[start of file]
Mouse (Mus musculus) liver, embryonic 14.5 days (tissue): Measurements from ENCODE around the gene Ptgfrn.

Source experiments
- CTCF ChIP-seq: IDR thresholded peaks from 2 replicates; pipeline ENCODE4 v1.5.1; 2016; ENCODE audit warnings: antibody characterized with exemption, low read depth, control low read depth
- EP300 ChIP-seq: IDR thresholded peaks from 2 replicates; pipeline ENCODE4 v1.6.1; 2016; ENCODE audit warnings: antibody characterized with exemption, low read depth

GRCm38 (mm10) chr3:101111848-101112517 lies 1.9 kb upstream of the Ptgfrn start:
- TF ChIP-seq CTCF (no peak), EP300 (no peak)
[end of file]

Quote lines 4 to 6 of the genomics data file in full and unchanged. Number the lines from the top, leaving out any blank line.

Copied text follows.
- EP300 ChIP-seq: IDR thresholded peaks from 2 replicates; pipeline ENCODE4 v1.6.1; 2016; ENCODE audit warnings: antibody characterized with exemption, low read depth

GRCm38 (mm10) chr3:101111848-101112517 lies 1.9 kb upstream of the Ptgfrn start:
- TF ChIP-seq CTCF (no peak), EP300 (no peak)